Learning Machine Learning13 Dec 2016
For the last six years, I’ve been working professionally in the field of data science. My work has ranged from helping clients understand their website usage at a digital agency, building a monitoring tool for Tumblr bloggers, leading user acquisition at a venture-backed startup to finally work in data analysis and engineering at Intel Security. Through those different positions, there is one constant: I am intensively extracting value from raw data in order to drive decisions.
During those years, I’ve been doing lots of data engineering, analysis and statistics. However, I rarely had to use machine learning algorithms in order to answer questions or resolve problems. It’s crazy how far you can go with basic statistics, quality data and the right questions. People often underestimate this.
As I progress in the field of data, I’m starting to notice many opportunities where my work could be enhanced with machine learning. Like many jobs, a part of the data analysis work is prone to be automated with artificial intelligence in the coming years. Machine learning has already automated some of the data science tasks.
In the next few months, I want to focus on learning machine learning. I’ll be deep diving in the topic. I will write about my learnings in the process and I will share as much as possible with you. In the past, I’ve tackled with machine learning here and there. I took a few basic classes, skimmed through books and worked with colleagues to implement some machine learning models. I have a decent understanding of the different algorithms. I am not starting from zero but I have a long way to go.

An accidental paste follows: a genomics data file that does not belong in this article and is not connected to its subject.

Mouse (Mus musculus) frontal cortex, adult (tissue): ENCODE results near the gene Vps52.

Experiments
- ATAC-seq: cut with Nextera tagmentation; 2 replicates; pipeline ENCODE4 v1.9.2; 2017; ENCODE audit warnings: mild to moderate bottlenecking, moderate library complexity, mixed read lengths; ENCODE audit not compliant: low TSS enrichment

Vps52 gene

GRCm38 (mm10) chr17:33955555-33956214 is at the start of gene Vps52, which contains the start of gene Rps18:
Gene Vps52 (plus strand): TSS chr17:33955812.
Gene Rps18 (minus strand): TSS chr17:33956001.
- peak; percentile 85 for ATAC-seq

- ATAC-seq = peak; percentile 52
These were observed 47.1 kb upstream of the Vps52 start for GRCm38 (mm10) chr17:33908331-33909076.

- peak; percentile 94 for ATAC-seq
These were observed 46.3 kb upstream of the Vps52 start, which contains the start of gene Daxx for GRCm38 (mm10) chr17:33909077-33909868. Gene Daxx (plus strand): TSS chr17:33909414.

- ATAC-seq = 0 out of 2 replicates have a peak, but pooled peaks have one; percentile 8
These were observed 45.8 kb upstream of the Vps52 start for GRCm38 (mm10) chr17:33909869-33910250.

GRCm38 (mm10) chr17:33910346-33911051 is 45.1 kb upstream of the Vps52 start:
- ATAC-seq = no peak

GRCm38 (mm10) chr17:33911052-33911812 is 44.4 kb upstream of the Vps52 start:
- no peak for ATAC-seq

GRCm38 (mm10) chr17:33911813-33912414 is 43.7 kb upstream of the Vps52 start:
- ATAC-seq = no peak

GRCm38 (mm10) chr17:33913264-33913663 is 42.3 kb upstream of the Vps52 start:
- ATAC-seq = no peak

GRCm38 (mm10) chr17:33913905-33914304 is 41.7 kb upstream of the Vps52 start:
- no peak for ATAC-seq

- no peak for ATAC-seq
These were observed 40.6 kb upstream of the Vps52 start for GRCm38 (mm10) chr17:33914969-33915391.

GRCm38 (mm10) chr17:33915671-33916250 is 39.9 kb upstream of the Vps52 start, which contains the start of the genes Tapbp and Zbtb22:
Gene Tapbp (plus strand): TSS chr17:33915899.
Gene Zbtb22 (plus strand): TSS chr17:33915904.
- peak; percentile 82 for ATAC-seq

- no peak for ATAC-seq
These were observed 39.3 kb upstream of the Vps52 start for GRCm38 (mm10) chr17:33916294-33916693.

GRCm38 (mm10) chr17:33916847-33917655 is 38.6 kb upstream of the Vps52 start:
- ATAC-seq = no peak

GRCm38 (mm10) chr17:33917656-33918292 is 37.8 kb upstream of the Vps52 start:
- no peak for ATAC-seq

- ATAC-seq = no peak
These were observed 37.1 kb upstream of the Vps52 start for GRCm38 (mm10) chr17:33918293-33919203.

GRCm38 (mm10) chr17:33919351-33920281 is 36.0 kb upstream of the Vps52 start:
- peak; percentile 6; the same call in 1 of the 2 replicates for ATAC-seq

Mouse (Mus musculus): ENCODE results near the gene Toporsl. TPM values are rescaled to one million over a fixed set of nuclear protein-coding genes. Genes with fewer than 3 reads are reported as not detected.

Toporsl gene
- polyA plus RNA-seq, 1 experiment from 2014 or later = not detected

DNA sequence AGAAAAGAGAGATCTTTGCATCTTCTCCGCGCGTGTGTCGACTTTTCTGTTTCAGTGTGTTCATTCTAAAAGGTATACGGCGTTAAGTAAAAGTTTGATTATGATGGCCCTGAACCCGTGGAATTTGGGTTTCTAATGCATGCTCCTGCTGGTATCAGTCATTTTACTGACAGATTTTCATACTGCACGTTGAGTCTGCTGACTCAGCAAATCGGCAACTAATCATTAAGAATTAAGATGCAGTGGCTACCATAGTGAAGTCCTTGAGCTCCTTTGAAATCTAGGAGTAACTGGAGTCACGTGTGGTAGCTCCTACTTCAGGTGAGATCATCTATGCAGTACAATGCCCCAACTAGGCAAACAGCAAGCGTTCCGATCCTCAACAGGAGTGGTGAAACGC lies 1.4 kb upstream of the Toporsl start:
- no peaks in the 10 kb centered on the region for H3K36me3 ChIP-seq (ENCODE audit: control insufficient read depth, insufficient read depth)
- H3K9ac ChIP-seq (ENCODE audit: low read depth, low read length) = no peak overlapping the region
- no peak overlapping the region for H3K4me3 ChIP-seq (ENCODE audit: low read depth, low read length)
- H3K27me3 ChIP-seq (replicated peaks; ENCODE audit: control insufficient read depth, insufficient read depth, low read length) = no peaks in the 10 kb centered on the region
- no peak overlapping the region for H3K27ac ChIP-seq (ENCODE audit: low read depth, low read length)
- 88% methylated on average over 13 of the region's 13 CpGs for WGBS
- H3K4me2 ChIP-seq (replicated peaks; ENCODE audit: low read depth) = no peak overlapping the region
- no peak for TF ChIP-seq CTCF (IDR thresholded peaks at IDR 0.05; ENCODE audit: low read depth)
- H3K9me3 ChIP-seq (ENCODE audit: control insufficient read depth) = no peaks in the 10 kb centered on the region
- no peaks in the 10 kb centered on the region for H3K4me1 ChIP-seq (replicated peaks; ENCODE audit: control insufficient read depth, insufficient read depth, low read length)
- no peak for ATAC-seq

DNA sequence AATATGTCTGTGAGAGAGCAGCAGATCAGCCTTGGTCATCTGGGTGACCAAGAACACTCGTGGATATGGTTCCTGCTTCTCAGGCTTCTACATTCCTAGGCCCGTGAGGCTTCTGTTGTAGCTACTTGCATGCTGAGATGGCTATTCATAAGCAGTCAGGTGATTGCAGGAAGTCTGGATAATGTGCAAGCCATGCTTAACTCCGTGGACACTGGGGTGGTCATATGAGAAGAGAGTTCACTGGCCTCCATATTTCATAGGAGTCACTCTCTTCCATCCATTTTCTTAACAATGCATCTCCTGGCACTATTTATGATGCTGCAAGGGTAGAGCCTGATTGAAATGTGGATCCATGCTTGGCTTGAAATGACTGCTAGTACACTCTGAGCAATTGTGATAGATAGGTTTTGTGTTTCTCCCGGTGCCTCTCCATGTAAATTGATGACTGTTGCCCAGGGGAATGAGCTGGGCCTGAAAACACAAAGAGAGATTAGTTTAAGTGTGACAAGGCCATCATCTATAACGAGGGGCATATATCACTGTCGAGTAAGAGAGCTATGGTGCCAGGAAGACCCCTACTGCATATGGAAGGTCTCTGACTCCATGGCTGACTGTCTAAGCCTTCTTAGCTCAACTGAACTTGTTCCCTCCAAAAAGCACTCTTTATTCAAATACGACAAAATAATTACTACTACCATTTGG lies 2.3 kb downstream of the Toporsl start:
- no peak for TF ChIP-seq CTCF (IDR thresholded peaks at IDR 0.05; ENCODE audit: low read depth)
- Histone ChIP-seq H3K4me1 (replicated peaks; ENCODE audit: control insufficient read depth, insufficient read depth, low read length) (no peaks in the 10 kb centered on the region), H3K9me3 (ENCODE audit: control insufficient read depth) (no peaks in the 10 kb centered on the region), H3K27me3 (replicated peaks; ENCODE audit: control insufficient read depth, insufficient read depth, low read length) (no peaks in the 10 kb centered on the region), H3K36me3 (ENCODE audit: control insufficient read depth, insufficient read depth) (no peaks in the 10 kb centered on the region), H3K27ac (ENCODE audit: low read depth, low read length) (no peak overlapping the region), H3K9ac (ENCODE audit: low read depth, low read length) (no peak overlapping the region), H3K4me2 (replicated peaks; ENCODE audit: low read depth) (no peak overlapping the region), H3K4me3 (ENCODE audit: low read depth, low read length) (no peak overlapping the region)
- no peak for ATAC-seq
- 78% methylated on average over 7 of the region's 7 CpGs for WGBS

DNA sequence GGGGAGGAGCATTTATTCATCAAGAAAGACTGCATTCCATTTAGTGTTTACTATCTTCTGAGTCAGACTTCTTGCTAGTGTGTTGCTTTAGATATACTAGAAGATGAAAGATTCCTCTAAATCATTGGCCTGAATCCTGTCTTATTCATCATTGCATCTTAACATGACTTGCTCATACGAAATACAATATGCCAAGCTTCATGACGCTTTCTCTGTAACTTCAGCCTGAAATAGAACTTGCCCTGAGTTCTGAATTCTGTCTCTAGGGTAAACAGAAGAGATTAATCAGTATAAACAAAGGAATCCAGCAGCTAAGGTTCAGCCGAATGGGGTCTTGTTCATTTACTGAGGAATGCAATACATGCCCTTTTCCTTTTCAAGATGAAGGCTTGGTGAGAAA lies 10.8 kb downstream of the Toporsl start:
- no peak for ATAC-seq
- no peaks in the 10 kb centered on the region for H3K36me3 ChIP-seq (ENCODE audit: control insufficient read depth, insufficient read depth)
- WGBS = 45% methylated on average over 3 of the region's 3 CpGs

Why am I learning in public?
The main reason is that I want to share my learnings with you. There are many studies that demonstrate the benefits of teaching in the learning process. I’ve been really inspired by people like Nathan Barry who teach everything they learn as they go.
To start with, I will take a hands-on approach. because I know this works best for me. I am not overlooking the theory behind machine learning. I’ll get to that at some point in my learning process. The main resource I’ll be starting with is a book called Python Machine Learning by Sebastian Raschka. Raschka shares a lot of knowledge on his blog and I like his style of writing. He has many public Python Notebooks where he drops tons of knowledge about data science. The Python Machine Learning book was recommended to me by a few people I look up to. It will be my starting point.
Are you learning machine learning too? Do you have some recommendations? Please drop me a note.